The conference brought together about 50 people from across Europe to hear nine presentations exploring hidden histories, current issues and future directions.
Kate Fernie began the day by presenting the CARARE
association and its membership services, cooperation with Europeana and
involvement in projects. CARARE is a
partner in the ARIADNE plus research infrastructure and Share3D.
Next Henk Alkemade presented his ideas on how we can take
inspiration from the past to tackle climate change problems of the present day. Using the Netherlands as an
example, he showed through images, maps and other archives how the landscape
has changed. The dense network of
canals, windmills and water systems established from medieval times onwards has
reduced in modern times. With climate
change, there is a need to take inspiration from the past to manage water
Šarūnė Valotkienė gave us a glimpse of the every-day realities of archaeologists working behind the Iron Curtain in Lithuania between 1948 and 1968. An archive of diaries, memoirs and photographs gives a fascinating picture of how archaeologists continued working during the period, their living conditions, clothing, tools, equipment, transport and how local women and children were employed on site.
Rimvydas Laužikas was up next
talking about how and why people today engage with the archaeological heritage. He gave a fascinating insight into how
different communities come together to explore their heritage from different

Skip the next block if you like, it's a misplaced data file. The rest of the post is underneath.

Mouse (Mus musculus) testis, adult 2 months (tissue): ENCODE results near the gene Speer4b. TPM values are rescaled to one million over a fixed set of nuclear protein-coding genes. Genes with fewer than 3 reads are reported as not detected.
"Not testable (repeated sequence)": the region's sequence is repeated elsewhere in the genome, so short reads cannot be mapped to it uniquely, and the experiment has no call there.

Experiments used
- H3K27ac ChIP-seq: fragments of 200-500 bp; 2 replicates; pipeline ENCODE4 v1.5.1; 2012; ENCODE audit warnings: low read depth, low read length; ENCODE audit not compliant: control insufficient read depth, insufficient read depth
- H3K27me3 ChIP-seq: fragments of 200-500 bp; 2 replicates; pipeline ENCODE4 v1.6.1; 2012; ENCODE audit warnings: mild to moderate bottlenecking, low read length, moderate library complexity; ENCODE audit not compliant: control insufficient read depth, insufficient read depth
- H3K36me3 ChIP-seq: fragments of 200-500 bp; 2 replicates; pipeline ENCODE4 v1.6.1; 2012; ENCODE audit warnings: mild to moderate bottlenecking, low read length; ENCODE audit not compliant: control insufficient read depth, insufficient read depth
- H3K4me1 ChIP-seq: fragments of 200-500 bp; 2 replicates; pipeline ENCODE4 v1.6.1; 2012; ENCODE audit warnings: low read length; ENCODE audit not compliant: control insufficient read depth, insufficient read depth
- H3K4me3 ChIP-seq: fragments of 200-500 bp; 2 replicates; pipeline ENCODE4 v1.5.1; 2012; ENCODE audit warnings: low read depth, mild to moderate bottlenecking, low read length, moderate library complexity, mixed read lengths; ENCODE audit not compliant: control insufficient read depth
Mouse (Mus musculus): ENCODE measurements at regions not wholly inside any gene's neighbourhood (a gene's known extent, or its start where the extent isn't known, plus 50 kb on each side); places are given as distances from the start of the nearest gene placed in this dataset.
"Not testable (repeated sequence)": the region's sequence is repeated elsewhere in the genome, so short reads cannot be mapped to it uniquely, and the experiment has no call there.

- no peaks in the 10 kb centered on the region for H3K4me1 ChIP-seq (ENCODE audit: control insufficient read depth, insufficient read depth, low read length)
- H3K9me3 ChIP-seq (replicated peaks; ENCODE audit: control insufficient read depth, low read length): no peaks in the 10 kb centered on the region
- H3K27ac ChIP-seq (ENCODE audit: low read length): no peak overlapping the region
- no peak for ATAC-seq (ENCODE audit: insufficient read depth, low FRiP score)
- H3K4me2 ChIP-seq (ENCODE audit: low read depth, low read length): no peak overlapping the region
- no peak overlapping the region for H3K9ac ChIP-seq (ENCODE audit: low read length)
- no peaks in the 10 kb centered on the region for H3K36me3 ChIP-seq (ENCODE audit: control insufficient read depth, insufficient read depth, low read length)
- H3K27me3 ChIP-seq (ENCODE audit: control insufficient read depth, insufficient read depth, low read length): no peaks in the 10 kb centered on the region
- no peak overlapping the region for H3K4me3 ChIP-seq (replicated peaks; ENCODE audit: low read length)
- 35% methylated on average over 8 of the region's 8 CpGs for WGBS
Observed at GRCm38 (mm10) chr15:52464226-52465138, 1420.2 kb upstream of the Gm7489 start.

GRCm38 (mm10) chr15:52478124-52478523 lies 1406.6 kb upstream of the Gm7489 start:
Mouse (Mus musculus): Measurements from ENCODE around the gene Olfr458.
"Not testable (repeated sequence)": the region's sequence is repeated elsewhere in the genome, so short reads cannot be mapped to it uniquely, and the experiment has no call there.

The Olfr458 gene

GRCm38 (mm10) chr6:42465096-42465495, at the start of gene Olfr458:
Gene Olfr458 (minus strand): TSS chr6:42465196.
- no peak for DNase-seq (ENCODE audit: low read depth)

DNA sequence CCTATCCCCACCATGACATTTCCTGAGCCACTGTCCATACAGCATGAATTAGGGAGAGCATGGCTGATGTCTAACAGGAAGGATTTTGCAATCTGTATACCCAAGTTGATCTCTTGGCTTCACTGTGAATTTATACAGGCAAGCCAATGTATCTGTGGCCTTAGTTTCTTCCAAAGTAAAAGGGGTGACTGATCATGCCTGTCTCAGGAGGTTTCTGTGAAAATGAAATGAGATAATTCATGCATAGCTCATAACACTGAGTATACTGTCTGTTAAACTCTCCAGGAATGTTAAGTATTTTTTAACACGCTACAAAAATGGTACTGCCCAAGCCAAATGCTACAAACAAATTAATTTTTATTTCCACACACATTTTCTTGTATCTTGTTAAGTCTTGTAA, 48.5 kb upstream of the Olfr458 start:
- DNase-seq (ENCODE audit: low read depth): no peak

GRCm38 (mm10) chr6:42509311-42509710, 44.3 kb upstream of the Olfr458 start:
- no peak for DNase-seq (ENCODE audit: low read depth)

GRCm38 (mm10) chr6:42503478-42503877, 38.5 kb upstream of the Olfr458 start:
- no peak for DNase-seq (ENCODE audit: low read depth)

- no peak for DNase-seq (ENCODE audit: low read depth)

One such community focusses on archaeological open-air museums. Roeland Paardekooper, the director of EXARC, spoke about the digital methods used in interpretation in open-air museums. He noted that museums often use VR and AR because “everybody else is doing it so why can’t we?” Suggesting that it is important to bring digital professionals into a closer cooperation with museum professionals, to create results that work effectively for museums and their audiences.
After lunch, Anthony Corns spoke
about the CHERISH project which is responding to the impacts of climate
change, the increase in storms and extreme weather events on the coastal
heritage. An impressive range of
techniques is being used to record sites both on the coast and below water in
the maritime zone.
Two papers followed which looked
at the practicalities of managing and aggregating archaeological datasets. Holly Wright spoke about the difficulties of
aggregating archaeological data across country borders, as the data is not only
multilingual but reflects different research traditions. Femmy Admiraal followed with a presentation
about work in the PATHENOS project to develop guidance on data management which
support the FAIR principles and will help to make archaeological data Findable,
Accessible, Interoperable and Re-usable.
The day concluded with a
presentation by Daniel Pletinckx on the methods used to create 3D interactive
resources – capturing, modelling, animating and annotating. Daniel also spoke about the Share3D project which is developing story making tools for 3D contents.
The conference was a great opportunity
for CARARE members and participants to make contacts and discuss the wide range
of ways in which digital technologies are being used and the types of content
made available in Europeana.
Participants enjoying the networking opportunities, and the summer sunshine, during the lunch break.